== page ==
2. Embrace change and new challenges.
If you have mastered one skill, focus on developing another. Focus on new challenges and putting yourself in difficult situations. Be the person who volunteers for the difficult / unpleasant/risky assignments. I did that multiple times in my career and my success in each case transformed my career. Of course I could have screwed up each time and got fired, but I guess I got lucky.
3. Be excellent at relationship management and development.
Get to know, understand and appreciate everyone around you. Yes, the top performers, but even those who you (or others) see as non-performers. Be the person who helps them become good performers. Keep in touch with every boss, every client, every co-worker, every supplier. Figure out what you can learn from them and what you can do to help them – and don’t ask for anything in return. It will come back to you.
4. If you want to be promoted to the next level behave as if you already have that job.
5. Find and actively cultivate a network of mentors – not just one or two – as many as you can possibly manage. Reach out regularly and purposefully.
6. Sharpen the saw.
Be good to yourself, exercise, enjoy your friends and family, travel, live a healthy, full life. Read – not just books about your field or industry, but novels, books about history, biography, politics, economics, philosophy, science, medicine, etc. Become a smart, well-read, educated person. Be interesting and interested. Get a subscription to “The Economist.” Cultivate activities and interests outside of the work environment.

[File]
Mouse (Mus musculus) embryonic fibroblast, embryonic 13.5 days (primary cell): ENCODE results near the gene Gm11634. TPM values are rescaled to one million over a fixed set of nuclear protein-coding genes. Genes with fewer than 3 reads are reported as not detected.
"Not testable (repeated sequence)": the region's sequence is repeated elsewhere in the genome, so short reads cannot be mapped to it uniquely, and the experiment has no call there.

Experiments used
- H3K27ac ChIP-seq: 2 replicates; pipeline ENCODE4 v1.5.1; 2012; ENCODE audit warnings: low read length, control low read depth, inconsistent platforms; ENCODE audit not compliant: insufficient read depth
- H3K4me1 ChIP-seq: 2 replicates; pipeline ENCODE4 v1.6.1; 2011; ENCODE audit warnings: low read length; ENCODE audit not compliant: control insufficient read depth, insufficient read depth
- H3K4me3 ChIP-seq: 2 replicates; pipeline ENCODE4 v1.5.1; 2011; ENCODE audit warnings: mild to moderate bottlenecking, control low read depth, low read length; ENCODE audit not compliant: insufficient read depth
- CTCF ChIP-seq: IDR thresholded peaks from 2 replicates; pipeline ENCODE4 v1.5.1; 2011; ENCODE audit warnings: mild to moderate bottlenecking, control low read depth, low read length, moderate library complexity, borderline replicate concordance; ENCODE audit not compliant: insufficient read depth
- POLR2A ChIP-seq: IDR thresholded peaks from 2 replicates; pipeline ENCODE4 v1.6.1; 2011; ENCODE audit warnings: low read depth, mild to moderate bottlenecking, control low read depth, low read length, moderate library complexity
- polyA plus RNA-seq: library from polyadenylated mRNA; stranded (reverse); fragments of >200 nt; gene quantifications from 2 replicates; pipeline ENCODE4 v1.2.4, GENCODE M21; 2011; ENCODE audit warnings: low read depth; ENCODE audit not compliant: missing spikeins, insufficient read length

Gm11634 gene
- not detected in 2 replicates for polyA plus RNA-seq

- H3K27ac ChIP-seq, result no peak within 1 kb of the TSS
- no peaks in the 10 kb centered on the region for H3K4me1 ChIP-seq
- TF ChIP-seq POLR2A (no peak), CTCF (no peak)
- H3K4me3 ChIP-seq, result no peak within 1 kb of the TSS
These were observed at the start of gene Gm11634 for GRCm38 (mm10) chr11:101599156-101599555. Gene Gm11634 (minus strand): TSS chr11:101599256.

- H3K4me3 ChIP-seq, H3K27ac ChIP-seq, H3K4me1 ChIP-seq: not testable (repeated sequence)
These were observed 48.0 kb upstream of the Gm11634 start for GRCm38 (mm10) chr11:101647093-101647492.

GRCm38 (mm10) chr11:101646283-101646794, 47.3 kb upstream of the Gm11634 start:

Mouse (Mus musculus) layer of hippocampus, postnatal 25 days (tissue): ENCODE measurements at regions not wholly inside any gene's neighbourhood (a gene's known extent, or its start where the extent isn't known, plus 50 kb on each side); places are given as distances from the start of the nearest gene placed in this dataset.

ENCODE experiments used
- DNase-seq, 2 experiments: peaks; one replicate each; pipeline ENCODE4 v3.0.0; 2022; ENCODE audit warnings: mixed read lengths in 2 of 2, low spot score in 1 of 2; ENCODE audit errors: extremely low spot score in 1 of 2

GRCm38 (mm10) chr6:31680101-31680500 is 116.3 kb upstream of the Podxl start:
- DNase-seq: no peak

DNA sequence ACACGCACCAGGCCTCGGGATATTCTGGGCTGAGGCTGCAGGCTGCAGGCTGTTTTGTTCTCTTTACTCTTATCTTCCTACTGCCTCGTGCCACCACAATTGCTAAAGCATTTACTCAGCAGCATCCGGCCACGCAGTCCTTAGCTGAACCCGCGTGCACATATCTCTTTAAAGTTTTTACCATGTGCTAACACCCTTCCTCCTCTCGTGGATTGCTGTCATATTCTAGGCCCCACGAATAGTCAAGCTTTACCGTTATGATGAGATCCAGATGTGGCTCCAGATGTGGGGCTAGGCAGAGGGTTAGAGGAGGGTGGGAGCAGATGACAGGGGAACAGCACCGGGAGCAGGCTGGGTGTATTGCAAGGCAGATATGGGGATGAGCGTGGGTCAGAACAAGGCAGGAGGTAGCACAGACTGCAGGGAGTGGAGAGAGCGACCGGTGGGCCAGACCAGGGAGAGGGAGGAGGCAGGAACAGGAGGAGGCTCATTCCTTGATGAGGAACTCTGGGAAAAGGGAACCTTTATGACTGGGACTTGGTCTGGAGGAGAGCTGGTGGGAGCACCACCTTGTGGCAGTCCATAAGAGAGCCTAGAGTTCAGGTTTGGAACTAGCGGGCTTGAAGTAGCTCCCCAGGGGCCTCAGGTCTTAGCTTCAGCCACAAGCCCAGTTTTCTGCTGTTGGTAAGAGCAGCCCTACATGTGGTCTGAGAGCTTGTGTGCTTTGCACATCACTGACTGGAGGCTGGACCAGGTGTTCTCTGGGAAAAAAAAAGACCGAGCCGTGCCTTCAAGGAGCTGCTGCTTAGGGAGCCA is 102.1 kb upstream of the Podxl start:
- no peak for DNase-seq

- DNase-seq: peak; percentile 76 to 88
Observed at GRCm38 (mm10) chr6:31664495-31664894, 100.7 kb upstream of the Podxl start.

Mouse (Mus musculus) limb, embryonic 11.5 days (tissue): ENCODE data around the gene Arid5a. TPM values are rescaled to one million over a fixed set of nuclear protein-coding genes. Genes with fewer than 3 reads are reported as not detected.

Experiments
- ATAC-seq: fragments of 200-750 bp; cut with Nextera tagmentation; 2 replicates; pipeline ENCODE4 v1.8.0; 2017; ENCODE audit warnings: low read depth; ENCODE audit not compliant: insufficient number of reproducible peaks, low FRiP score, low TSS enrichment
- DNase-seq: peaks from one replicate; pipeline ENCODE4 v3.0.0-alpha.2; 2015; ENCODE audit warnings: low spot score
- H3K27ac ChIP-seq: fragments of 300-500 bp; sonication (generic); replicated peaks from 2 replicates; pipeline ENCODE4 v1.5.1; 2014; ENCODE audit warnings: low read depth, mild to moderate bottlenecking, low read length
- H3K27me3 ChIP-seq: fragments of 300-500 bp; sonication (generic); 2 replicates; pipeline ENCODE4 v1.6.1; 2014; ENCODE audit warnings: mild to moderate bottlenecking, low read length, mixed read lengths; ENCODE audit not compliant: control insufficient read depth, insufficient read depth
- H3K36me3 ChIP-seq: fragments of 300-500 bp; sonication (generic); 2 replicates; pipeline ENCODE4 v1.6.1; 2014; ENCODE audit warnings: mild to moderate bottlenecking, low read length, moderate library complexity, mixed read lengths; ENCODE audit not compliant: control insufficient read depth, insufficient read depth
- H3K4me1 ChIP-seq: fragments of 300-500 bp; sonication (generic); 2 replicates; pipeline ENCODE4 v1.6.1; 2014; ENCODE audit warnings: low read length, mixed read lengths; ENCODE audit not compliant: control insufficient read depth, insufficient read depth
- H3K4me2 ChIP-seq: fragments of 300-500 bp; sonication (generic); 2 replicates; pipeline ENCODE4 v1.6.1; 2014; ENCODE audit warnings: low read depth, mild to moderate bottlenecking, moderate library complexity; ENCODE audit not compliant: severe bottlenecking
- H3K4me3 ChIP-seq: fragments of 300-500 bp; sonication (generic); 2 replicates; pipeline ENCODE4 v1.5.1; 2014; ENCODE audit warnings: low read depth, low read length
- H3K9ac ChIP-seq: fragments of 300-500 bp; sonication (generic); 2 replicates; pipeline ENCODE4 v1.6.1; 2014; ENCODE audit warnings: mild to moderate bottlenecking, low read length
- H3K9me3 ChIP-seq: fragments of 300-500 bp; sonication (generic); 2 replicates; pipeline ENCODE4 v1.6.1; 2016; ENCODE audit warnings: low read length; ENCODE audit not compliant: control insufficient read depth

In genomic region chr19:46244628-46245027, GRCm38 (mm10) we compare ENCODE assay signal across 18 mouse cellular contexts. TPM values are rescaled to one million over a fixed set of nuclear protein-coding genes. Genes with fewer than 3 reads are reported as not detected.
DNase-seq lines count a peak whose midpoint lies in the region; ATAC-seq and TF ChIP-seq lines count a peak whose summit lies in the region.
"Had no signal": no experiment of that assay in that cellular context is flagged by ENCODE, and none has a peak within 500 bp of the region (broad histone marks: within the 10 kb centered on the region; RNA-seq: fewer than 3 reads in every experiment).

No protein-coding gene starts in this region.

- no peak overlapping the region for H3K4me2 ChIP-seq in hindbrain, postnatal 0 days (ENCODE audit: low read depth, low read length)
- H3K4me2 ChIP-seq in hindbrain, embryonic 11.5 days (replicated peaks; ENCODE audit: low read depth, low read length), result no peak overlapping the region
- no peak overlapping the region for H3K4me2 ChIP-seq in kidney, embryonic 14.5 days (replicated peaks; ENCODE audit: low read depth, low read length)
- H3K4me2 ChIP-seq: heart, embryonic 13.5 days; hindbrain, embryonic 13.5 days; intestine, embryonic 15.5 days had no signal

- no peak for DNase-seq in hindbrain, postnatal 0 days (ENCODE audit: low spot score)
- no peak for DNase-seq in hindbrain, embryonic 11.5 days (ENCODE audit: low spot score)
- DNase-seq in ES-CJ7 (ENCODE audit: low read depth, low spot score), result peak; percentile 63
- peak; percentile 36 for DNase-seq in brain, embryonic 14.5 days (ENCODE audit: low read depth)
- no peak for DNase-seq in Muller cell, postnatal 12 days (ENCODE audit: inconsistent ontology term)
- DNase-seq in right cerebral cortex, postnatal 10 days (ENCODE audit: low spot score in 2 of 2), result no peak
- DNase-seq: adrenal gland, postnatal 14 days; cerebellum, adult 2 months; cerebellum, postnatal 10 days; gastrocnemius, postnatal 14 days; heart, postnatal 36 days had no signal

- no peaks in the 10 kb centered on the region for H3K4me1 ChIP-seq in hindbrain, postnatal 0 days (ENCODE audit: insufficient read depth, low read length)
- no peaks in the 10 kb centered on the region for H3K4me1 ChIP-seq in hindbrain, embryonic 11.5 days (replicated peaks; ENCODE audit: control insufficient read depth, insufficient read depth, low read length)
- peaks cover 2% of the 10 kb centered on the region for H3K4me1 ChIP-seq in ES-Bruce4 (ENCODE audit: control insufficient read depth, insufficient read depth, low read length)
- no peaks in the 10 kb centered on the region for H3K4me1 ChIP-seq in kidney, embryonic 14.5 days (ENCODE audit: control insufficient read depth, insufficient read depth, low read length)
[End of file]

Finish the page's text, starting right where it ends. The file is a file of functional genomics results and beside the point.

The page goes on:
7. Find a way to enjoy your work and see a meaningful purpose in it.
It’s really tough to work 100 hour weeks and to excel if you do not genuinely enjoy the challenges of the work you are doing and the people you are doing it with. Find the positive aspects and embrace them – and let go of the negative aspects (although I was only able to do that for so long).
8. Follow the money.
Do you understand, for your company, the drivers of customer acquisition, customer retention and customer growth? How do you directly or indirectly contribute to those drivers? The greater your contribution – and the visibility and measurement of that contribution – the greater your success will be.
9. Be happy, positive, and authentic.
I read somewhere that someone (maybe Steven Covey?) had done an analysis of all the studies of happiness across all cultures and geographies, and he found that across all of them there were three fundamental and key drivers / contributors to a person’s happiness:
- Positive relationships with friends and family
- Work that you enjoy and find purpose and meaning in
- A spiritual and / or service component to your life
These are three things that everyone has control of. It is often a hard, tough, unfriendly, competitive world – full of unpleasant people – but focusing on these three things and making meaningful, measurable progress on them can and will make you happier. Notice that there is no significant relationship between money and happiness. And be your authentic self – don’t pretend to be someone or something you are not. Here endeth the lesson.
Haha! I love how he said much of it was dumb luck!
If I had known and applied these earlier in my career, I would have done much better.
So those are the top millionaire career tips for growing your income. See any you especially like?
Here’s something new I’m trying…let me know what you think of it.
My son is rather talented at creating videos and I asked him to do one for this post.
Here’s what we came up with together — hope you enjoy it!